Berlin’s cyclists are the biggest stress factor for taxi drivers and anyone else who spends many hours every day moving heavy machines through the city. Basically, thanks to the rules of the road, this should be a pure exercise in concentration.
The work is becoming a mental strain, aka "stress", because more and more people on two-wheelers are throwing themselves in front of motorised vehicles in disregard of all rules and laws, as if they don’t want to see tomorrow.
This has a similar effect as if passers-by are being attacked several times a day without warning by people armed with knives in an attempt force someone stab them in the heart.
In our experience, one attack a day is no problem. Skilful evasion, avoiding the shaft of the knife so as not to drive it into the suicidal person’s chest, is something we have all practised for years. The reaction is prompt, without thought, in a fraction of a second.
However, the incessant increase in users of two-wheeled infernal machines usually leads to several of these attacks a day. This overwhelms our compassion and ends up making us ill. We are not unscrupulous members of special task forces who drink the world away after the day’s work is done.
What can we do? We ourselves can only drive more foresightedly, more relaxed and, above all, more slowly. This is detrimental to our earnings, as these are calculated on the basis of the kilometres travelled per hour with a passenger. Our boss and our wallets demand that we drive very quickly.
The solution can really only be to create space in Berlin. All private cars, everything that is not public transport, must leave the city centre. We need a public transport system with small and large electric vehicles for deliveries and trades, and heavy goods vehicles should only be allowed to cross the S-Bahn ring road with special permission.
The policy of compression, the reduction of traffic space as it is currently being pursued, is absurd, because road users need more space, not less. This is available in Berlin with its wide streets. It should be decided who is allowed to use it.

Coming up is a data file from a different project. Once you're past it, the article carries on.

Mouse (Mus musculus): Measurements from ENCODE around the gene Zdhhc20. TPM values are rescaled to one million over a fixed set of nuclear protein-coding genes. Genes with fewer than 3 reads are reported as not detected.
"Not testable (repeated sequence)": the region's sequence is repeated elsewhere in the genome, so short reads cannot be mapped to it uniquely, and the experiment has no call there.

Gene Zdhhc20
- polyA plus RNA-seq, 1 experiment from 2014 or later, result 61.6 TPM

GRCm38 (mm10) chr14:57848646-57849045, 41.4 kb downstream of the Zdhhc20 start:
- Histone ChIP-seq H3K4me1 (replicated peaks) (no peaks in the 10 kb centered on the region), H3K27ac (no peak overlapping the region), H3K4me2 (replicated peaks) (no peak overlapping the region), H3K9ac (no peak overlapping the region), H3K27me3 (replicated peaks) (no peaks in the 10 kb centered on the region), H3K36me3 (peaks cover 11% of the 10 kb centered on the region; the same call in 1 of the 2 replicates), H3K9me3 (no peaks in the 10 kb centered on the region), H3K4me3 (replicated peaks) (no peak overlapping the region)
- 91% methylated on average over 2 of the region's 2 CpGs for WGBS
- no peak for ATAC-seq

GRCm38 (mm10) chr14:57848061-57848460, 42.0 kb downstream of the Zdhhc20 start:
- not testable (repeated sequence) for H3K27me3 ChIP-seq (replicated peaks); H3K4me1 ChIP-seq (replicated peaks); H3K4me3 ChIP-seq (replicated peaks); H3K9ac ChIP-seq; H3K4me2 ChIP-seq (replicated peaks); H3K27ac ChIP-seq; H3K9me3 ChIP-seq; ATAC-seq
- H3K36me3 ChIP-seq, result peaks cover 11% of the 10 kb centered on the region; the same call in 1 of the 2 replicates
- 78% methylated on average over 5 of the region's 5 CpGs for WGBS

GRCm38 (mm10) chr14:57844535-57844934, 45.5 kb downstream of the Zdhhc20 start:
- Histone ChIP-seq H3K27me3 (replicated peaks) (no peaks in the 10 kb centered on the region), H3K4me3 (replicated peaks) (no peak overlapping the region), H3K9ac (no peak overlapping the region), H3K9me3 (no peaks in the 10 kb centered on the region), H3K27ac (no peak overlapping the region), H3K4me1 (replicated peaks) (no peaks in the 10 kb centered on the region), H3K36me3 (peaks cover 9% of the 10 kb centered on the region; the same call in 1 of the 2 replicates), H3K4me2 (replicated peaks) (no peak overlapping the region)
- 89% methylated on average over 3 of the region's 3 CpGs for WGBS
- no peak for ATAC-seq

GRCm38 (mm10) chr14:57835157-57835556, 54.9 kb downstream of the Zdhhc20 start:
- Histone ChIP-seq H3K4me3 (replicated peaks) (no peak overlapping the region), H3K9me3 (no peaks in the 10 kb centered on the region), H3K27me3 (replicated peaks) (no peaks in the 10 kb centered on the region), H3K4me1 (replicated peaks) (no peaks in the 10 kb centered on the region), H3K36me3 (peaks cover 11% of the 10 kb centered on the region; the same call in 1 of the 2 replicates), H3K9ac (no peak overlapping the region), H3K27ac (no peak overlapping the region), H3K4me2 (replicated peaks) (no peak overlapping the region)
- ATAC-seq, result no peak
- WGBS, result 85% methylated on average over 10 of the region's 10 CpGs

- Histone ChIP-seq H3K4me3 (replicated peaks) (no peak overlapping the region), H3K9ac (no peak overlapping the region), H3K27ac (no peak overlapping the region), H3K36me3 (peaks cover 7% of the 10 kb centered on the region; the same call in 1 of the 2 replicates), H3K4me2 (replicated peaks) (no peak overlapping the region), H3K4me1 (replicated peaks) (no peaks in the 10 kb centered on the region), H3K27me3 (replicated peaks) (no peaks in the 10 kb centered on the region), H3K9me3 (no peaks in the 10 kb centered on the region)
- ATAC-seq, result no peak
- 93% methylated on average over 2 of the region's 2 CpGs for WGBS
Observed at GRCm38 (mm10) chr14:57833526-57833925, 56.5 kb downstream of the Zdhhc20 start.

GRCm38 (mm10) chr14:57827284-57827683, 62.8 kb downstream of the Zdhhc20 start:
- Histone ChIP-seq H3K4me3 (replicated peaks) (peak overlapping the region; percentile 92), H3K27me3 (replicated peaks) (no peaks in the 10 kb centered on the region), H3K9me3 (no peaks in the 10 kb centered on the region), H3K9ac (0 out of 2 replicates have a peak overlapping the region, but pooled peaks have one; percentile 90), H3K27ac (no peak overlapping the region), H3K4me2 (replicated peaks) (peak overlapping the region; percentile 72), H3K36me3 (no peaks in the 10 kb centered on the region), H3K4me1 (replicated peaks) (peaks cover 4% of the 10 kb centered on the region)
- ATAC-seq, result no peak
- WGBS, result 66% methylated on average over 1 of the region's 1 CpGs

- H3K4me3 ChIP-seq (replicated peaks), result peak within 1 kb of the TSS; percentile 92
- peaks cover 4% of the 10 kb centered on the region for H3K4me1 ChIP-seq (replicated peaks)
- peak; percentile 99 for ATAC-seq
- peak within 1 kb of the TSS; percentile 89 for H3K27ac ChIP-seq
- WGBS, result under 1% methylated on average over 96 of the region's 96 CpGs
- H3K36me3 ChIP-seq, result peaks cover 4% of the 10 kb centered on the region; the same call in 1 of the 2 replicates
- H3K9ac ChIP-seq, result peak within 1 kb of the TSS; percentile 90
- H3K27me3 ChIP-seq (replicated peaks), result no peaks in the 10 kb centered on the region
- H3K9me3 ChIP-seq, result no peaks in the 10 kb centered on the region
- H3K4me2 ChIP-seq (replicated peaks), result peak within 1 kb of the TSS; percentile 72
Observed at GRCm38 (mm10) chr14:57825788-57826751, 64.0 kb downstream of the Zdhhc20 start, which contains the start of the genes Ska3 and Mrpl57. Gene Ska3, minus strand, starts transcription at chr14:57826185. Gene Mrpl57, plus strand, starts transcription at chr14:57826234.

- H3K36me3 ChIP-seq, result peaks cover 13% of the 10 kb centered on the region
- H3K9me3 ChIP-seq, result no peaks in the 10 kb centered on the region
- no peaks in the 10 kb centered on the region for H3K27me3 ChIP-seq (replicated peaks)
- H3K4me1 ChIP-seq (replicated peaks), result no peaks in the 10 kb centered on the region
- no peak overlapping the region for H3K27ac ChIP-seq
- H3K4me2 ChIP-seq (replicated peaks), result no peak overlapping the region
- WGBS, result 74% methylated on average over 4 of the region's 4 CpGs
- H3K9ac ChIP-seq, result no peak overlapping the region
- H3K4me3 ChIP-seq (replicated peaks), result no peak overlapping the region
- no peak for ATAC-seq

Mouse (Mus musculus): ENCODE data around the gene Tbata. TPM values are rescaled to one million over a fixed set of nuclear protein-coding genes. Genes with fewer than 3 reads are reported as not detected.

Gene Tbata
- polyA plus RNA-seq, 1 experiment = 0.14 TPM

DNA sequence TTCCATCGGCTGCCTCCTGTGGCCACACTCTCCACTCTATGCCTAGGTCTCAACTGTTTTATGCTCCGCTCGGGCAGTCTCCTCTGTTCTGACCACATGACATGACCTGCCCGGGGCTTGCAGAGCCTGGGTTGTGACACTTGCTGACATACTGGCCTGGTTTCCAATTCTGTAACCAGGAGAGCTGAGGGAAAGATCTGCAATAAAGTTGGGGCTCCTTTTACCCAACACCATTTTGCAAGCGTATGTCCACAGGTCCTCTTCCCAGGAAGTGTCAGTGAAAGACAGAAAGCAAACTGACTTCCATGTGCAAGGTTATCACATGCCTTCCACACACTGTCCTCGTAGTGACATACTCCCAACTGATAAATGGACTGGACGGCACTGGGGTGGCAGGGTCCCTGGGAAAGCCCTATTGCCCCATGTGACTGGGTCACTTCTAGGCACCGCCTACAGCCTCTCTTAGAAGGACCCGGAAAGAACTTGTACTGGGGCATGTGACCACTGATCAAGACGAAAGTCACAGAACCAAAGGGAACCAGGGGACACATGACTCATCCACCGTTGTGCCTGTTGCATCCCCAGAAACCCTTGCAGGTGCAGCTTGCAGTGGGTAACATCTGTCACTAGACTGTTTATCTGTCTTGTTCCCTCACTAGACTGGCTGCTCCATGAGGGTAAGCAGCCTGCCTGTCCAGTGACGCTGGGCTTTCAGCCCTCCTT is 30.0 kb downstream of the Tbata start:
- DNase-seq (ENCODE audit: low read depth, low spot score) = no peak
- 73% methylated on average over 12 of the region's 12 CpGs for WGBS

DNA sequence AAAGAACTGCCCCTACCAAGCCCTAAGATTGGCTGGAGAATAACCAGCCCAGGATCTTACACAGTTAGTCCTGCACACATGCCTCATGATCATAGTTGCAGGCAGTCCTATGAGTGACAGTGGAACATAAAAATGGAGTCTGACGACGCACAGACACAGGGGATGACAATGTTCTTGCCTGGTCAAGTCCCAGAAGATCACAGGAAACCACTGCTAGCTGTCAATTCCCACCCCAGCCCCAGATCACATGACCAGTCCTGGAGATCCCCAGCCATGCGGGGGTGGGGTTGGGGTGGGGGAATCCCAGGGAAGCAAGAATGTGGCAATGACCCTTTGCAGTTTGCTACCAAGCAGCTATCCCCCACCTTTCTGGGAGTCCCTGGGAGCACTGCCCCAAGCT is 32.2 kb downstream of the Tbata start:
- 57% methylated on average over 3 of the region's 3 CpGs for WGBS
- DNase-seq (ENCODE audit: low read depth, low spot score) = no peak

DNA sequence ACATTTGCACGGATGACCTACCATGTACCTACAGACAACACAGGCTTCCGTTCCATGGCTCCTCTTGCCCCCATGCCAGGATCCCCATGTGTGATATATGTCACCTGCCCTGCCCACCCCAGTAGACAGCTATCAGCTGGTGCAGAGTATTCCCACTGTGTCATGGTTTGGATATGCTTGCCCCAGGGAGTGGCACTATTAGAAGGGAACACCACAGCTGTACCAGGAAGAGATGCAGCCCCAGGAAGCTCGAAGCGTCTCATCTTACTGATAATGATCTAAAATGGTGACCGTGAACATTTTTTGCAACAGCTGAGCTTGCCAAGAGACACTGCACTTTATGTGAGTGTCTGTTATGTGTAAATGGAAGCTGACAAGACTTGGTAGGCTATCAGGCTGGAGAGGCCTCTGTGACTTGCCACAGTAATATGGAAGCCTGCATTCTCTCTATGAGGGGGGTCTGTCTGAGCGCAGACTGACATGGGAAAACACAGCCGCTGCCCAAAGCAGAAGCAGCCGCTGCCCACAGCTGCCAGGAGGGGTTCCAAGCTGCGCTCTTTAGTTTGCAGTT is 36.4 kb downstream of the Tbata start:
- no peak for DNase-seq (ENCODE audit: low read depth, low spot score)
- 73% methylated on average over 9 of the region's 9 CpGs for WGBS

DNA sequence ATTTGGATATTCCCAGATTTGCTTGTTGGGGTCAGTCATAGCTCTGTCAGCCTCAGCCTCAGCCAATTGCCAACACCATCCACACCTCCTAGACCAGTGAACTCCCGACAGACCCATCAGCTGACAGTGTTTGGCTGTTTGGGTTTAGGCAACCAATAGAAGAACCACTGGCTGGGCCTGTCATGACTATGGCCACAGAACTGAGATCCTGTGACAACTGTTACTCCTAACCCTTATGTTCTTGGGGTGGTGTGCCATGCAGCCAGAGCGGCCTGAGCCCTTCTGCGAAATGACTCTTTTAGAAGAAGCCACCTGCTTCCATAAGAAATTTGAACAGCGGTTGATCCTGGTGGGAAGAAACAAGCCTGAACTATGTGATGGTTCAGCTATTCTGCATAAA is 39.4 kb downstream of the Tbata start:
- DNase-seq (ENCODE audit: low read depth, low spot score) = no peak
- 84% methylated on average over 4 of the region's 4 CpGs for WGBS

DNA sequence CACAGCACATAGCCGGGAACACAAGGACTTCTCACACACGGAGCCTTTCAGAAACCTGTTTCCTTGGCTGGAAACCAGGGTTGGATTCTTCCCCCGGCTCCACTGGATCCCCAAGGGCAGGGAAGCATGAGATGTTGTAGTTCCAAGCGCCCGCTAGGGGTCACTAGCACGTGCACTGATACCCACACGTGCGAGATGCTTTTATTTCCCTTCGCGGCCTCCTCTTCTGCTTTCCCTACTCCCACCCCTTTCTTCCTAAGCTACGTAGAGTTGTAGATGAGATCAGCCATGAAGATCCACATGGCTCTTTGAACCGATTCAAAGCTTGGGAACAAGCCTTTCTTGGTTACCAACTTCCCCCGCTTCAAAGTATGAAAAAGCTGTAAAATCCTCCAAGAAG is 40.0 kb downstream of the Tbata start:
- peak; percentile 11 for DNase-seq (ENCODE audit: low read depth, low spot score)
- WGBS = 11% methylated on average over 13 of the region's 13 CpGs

Without private cars and delivery services stressed by piecework, we would be a good deal closer to a city worth living in. That would also help combat the two-wheeled death instinct.
Afterthought: The author of these lines enjoys cycling himself. As a child, he experienced the six-day races at the Sports Palace and in Beijing in the 1980s, how a city with millions of inhabitants almost exclusively met its "mobility needs" by bicycle and bus. At that time, cars were only available with special authorisation for embassies and institutions. That worked wonderfully.
Today, the author avoids travelling through Berlin’s traffic by bike. After surviving several attempts on his life - this word was chosen with care - by delivery van drivers over a short period of time, the joyful pedalling came to an end.
From the dual perspective of cyclist and professional driver, he comes to the conclusion that Berlin urgently needs to make space for all those travelling on foot, by bike and in the vehicles that keep the city running. Both private cars and commercial transport, which is prone to stress and exploitation, have no place on the streets of a city for people.